New UMN CSE dean steps into role

Mostafa “Mos” Kaveh was first hired into CSE in 1975.

Kelly Busche

As the new interim dean of the University of Minnesota’s College of Science and Engineering, Mostafa “Mos” Kaveh says he’ll focus on faculty recruitment and the college’s physical spaces.

Kaveh, a longtime CSE employee, said his experiences in the school prepared him for the new position. He was named interim dean last month to replace former dean Samuel Mukasa, who drew criticism after interviewing for an administrative position at another school.

Kaveh said that while the job involves new responsibilities, he’s already comfortable with the position. He has been at the school since 1975 as an electrical and computer engineering faculty member, and most recently served as associate dean for research and planning. 

“I’ve been involved … in most aspects of the college’s operations at some level,” he said. 

Physical program space and faculty recruitment are two critical challenges facing CSE right now, Kaveh said. 

Fast-growing programs have put pressure on CSE’s campus spaces, Kaveh said. He hopes to expand the in-demand computer science program and the college’s newest program — the Department of Industrial and Systems Engineering — into Lind Hall once the English department moves into Pillsbury Hall.

Plus, improving program space will help recruit top faculty members — another challenge, he said.

“We look for the best and we compete with the best universities,” he said. “So what are you going to give [faculty]?”

Kaveh will also continue overseeing and promoting initiatives involving underrepresented students in CSE as well as industry-funded research. The current federal administration is cutting research funding, which is an important resource for students, he said.

“If we’re, as a nation, going to be competitive and stay on top, at the forefront of science and engineering … we have to come up with other ways of supporting faculty and student research,” he said.

Dave Pappone, chief finance and operations officer for CSE who was first hired by Kaveh 10 years ago, said he’s pleased with the appointment.

“I’m very happy to have Mos leading the college. He has spent decades in the college, decades in administrative leadership. And I think he is highly regarded across the college,” Pappone said.

Pappone added Kaveh’s experience allows him to understand the “nuances” of the size and variety of departments that make up CSE.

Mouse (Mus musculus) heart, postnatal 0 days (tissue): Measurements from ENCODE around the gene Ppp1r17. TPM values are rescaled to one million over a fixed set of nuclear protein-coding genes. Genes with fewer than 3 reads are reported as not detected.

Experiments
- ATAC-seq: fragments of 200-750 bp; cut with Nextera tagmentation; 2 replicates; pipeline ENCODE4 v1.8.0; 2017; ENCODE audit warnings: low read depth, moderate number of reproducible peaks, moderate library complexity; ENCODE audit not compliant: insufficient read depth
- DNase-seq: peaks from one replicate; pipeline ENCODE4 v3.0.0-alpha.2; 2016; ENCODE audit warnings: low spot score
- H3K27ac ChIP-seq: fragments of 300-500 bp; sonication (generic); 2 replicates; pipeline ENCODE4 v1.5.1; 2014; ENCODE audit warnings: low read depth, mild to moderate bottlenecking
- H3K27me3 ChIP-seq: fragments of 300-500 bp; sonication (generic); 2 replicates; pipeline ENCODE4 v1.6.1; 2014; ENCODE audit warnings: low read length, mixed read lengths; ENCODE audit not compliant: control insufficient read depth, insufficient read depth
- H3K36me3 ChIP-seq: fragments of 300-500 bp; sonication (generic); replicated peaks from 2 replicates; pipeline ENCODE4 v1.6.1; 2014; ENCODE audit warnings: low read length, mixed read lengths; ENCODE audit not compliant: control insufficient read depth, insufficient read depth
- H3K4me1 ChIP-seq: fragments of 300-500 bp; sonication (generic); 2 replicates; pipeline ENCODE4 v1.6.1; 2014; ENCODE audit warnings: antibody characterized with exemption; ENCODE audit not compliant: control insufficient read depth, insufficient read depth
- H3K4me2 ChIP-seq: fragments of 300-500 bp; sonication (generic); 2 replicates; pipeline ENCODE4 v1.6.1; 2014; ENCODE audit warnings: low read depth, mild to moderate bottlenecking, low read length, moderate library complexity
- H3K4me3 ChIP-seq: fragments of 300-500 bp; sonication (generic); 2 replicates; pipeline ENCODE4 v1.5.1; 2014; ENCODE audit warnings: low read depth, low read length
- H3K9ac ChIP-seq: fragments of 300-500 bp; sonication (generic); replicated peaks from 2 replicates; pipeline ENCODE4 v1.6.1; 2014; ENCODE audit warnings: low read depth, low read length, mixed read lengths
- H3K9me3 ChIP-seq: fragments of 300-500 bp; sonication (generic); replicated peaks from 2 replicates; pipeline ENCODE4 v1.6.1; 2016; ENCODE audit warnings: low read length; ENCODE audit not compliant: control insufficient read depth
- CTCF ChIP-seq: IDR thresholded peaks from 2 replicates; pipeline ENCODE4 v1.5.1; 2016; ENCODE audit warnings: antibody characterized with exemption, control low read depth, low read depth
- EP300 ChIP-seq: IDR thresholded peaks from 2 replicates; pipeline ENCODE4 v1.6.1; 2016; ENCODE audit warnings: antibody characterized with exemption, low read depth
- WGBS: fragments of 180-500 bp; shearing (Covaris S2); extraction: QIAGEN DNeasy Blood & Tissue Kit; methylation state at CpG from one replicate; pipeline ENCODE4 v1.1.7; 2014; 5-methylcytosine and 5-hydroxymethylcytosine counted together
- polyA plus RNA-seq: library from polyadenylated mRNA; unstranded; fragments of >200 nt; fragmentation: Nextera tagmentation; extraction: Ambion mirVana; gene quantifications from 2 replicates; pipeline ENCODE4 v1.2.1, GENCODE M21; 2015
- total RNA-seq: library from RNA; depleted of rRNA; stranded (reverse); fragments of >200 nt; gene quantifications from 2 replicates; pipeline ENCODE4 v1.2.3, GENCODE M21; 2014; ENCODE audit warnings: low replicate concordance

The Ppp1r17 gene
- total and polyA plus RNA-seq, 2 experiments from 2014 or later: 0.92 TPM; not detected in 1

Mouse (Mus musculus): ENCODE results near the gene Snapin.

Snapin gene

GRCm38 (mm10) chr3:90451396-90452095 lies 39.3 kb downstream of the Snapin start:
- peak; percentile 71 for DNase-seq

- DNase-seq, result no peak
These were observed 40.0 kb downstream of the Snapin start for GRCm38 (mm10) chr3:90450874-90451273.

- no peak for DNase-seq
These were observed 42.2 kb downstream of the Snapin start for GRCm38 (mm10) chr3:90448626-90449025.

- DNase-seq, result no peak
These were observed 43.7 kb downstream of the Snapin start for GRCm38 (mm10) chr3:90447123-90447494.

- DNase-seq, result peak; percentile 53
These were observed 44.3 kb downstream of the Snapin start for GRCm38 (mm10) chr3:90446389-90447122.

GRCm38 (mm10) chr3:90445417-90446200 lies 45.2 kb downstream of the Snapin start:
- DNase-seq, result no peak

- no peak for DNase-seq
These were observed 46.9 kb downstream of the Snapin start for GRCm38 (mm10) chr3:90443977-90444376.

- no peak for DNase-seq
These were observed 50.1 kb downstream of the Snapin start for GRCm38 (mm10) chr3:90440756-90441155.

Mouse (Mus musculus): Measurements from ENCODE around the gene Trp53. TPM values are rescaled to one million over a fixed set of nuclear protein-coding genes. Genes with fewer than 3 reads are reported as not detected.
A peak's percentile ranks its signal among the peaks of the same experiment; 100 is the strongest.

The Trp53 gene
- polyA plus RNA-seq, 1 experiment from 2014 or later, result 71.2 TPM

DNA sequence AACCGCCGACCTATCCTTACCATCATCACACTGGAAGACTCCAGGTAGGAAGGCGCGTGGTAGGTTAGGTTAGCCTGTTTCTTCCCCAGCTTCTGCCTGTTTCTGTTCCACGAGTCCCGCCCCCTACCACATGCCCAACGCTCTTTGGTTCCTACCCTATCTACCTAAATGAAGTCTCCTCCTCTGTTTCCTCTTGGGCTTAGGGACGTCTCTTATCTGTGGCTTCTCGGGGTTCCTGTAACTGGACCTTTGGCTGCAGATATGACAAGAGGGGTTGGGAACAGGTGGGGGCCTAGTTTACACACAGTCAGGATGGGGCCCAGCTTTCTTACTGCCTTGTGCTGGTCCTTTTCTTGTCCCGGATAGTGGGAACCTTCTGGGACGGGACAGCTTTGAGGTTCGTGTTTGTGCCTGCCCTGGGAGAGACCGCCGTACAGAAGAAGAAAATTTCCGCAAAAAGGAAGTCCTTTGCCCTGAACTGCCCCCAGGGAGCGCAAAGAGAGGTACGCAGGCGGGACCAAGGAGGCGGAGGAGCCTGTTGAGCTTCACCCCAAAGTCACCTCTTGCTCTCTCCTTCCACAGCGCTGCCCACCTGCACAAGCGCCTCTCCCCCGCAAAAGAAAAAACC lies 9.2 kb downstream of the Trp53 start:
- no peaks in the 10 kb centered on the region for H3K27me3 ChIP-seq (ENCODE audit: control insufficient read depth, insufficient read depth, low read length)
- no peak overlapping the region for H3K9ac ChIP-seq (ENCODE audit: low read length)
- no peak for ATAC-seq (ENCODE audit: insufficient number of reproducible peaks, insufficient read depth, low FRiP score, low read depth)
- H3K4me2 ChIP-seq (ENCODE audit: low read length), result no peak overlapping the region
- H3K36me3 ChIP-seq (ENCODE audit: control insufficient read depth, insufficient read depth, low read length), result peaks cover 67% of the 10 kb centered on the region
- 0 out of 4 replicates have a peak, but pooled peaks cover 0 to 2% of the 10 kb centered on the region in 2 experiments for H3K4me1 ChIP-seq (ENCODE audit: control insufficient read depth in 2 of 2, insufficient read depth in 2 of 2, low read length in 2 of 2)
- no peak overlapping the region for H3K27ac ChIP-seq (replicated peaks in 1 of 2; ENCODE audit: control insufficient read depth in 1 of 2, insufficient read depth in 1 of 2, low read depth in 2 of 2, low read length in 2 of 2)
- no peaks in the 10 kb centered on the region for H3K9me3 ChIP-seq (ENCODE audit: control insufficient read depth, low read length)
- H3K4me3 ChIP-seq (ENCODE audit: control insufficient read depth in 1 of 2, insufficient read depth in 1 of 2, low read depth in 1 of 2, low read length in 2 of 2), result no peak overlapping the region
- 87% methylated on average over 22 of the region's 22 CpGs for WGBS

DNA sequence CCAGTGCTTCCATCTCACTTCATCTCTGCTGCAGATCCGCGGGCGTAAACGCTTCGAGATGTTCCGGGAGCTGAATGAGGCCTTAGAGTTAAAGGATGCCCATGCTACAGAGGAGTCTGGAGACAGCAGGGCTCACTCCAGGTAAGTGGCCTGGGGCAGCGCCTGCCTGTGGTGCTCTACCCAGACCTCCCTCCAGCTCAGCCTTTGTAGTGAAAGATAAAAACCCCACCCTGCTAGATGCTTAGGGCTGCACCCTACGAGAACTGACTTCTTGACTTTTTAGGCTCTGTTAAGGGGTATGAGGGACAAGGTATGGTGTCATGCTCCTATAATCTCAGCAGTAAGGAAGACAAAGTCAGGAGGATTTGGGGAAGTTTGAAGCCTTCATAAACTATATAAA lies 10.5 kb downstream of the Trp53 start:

“There’s never [an] across-the-board, one-size-fits-all approach to anything here,” Pappone said. “Mos’s time in the college has given him a deep understanding of all the departments.”

Logan Karls, the treasurer of the Science and Engineering Student Board, said the interim position is important, even though it’s temporary. He said he’s looking forward to Kaveh’s continuation of diversity initiatives in the college.

Following Mukasa’s lead, Kaveh said he is focused on improving the K-12 “pipeline” into CSE for underrepresented groups, including African-American, Hispanic, Native American and Hmong students.

He wants these “students to actually see this as a possibility for both contributing to and improving lives — and that they can do it,” Kaveh said. 

Kaveh holds a bachelor’s degree and Ph.D. in electrical engineering from Purdue University and a master’s degree in electrical engineering from the University of California, Berkeley.

The timeline and nature of a search for a permanent dean remain unknown. 

Mukasa interviewed with the University of Connecticut last fall, drawing criticism from students and administrators. University President Eric Kaler told the Minnesota Daily in November that if Mukasa wasn’t selected for the position, the administration would “need him to consider what the right role and balance of responsibilities are here.”

Mukasa will continue his role as a CSE professor, according to an email sent to CSE undergraduate students.